19. Gayle Bard, Samuel Blatt
Gayle Bard's cloud paintings and landscapes expose what she calls "perceptual dissonance." Samuel Blatt usually employs oils to depict old-fashioned people in photographic glimpses, highlighting the weirdness of these ephemeral moments.
(Pioneer Square, free)
Closing Saturday

20. Jenny Schmid: Wildness Lost
Schmid's latest prints enlist the help of mythical creatures like the Wild People and the Mermaid drawn from 16th-century art to flesh out themes of technology and environmental ruin.
(Pioneer Square, free)
Closing Saturday

21. Kate Neckel: Stories
Let your eye rove over the energetic abstraction of Kate Neckel, a longtime resident of New York who's recently relocated to Seattle.
(South Lake Union, free)
Closing Saturday

22. Ken Barnes: oYo
Former rock climber and current sculptor Ken Barnes shapes elegant, simple objects in beautiful stone. In his new show, he concentrates on the "oYo form," which he's been exploring for the past 20 years. The oYo has two vertical holes drilled through the stone, offering a window into its core.
(Pioneer Square, free)
Closing Saturday

23. Leonardo Lanzolla: Visions of Global Influence
The gallery says this exhibition features "colorful visionary characters and creatures, tracing intuitively mankind’s spirit and personalities with quotes, signs and symbols of global influence." To be honest, we're not totally sure what that means, but Lanzolla's surreal mixed-media-on-clayboard portraits are whimsical and charming—and plenty weird enough not to be cloying.
(Pioneer Square, free)
Closing Saturday

24. Melinda Hurst Frye
Through her photography, Frye investigates themes of "roots," nature, families, ecosystems, and the passage of time.
(Pioneer Square, free)
Closing Saturday

25. Priscilla Dobler: La Cocina
Weaver and installation artist Dobler combines a kitchen with audio interviews about food and identity with women from various backgrounds.
(Pioneer Square, free)
Closing Saturday

26. Scott Mayberry: New Work
Inventive mixed-media maker Scott Mayberry mocks "social constructs" with visual puns and surreal imagery.
(Pioneer Square, free)
Closing Saturday

27. The sight of a simpler negative answer
A group show of what the gallery calls "lens-based works," The sight of a simpler negative answer features work by London's Angharad Davies, Brooklyn's Alina Tenser, and Seattle's Laura Hart Newlon. They interrogate visual media's abilities to capture "the manifold qualities of objects."
(Pioneer Square, free)
Closing Saturday

28. Susan Gans: Counterpoint
Photographs of "urban life and suburban places" are juxtaposed with abstract images.
(Pioneer Square, free)
Closing Saturday

29. Susan J. Christensen: Imaginary Friends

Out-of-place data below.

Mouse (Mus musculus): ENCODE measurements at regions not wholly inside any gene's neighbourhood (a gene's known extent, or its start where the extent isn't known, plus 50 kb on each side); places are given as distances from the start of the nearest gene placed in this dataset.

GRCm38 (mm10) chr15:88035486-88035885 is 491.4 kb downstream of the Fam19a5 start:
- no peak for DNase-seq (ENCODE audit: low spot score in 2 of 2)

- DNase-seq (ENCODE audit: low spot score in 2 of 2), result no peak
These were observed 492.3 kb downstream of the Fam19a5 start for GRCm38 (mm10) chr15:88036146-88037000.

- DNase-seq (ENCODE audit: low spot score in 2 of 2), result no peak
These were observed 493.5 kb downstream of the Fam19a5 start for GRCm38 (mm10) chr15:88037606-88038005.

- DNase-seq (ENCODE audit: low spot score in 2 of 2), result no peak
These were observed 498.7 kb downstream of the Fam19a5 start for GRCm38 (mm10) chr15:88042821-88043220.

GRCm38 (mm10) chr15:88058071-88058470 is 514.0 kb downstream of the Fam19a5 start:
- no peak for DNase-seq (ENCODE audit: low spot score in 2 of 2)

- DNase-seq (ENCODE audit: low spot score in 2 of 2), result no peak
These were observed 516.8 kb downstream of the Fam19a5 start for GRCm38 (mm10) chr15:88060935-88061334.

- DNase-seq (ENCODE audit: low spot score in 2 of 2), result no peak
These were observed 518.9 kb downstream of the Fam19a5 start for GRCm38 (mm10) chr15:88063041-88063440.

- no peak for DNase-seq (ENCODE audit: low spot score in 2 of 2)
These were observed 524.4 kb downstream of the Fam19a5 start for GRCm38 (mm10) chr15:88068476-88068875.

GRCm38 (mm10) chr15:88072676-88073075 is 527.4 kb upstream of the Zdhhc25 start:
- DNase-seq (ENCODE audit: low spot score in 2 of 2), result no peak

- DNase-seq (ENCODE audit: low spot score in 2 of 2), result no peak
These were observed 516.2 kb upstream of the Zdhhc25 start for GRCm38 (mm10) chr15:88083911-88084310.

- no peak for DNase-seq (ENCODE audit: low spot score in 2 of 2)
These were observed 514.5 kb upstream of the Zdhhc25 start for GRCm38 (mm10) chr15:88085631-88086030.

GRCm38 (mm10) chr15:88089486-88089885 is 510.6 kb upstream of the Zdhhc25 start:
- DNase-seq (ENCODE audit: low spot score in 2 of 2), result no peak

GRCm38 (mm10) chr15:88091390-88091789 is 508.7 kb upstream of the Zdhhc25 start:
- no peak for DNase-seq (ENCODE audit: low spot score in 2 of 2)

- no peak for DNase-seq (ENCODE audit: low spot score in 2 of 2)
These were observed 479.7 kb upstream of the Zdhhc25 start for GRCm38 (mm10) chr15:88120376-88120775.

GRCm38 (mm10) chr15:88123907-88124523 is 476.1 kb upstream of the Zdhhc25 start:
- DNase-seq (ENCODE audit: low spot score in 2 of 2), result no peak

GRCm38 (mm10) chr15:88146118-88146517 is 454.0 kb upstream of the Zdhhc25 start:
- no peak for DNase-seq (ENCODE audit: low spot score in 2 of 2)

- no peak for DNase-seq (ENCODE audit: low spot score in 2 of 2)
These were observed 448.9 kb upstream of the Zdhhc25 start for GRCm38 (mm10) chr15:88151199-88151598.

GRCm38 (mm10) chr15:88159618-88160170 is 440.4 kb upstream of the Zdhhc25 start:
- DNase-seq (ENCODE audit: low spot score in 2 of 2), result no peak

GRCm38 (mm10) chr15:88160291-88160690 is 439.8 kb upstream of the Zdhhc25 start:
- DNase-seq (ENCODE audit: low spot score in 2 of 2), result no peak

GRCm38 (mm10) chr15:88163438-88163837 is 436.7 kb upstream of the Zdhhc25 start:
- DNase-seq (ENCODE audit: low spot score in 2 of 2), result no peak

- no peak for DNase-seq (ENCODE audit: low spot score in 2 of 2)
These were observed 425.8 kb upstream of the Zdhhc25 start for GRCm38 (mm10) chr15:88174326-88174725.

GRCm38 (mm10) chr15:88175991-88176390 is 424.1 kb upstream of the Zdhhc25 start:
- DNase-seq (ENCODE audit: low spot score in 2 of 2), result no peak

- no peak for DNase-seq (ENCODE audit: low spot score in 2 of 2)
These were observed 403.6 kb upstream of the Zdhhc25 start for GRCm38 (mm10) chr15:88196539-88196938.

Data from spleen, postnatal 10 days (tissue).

Exercise your whimsy with Christensen's imaginary mixed-media fantasy characters on tiny canvases.
(Pioneer Square, free)
Closing Saturday

COMMUNITY

30. Weavers Guild Show and Sale
Weaving, in its many forms, goes on full display as the Seattle Weavers Guild spreads its creations out before us.
(Capitol Hill, free)

FESTIVALS

31. Fall Foliage Festival & Plant Sale
Pick up plants, pumpkins, and seasonal treats, see pop-up artist demos, take gardening workshops, and more at this week-long autumnal festival.
(Federal Way, free)

FRIDAY-SUNDAY

ART

32. Digital Maneuvers
Troy Gua, Iskra Johnson, Stephen Rock, and Kate Sweeney are all local artists who use digital tools at some point (or at all points) in their process. This exhibition highlights the results of this marriage of physical and digital creation.
(Downtown, free)
Closing Sunday

33. Lush Life 6 Group Show
After a two-year hiatus, Kirsten Anderson is transitioning Creatura House back to Roq La Rue with a themed exhibition of work influenced primarily by natural imagery. Work in the show includes ethereal imagery combining analog and digital techniques of ghostly figures by Kazuki Takamatsu, hyperrealist wildlife oil paintings that elevate animals to a monumental status by Josie Morway, the candy-coated darkness of Brandi Milne’s pop surrealism, and Bella Ormseth’s anthropomorphic mushrooms. Also including artists Camille Rose Garcia, Kari-Lise Alexander, Lola Gill, Casey Curran, Kai Carpenter, Rebecca Chaperon, and Sarah Leea Petkus. KATIE KURTZ
(Capitol Hill, free)
Closing Sunday

34. Preston Singletary: Raven's Treasures
Over the course of a career spanning more than 40 years, contemporary Tlingit artist Preston Singletary has become one of the biggest names in the Northwest's thriving, collaborative glass-art community. Challenging the notion that indigenous art must be defined by a relationship to traditional materials, Singletary's work has expanded the notion of what constitutes a "traditional material," creating objects rooted in both history and innovation. Singletary's work is in the collections of many museums around the world. EMILY POTHAST
(Pioneer Square, free)
Closing Sunday

35. Terry Turrell
An autodidact mixed-media painter and sculptor, Turrell exults in highly textured techniques that often incorporate recycled materials.
(Downtown, free)
Closing Sunday

COMMUNITY

36. Pacific Place 20th Anniversary Celebration
Pacific Place will fete 20 years of business will four days of special activities, including the unveiling of a new mural on the third floor by Northwest artist John Osgood, performances from the Seattle Seahawks Blue Thunder Drumline and harpist Alyssa Martini, a photo contest, and more.
(Downtown, free)

SATURDAY

ART

37. All The Birds I Saw Today
Seattle artist Jean Bradbury makes use of metallic leaf to make bright depictions of the natural world.
(Rainier Valley, free)

38. Eirik Johnson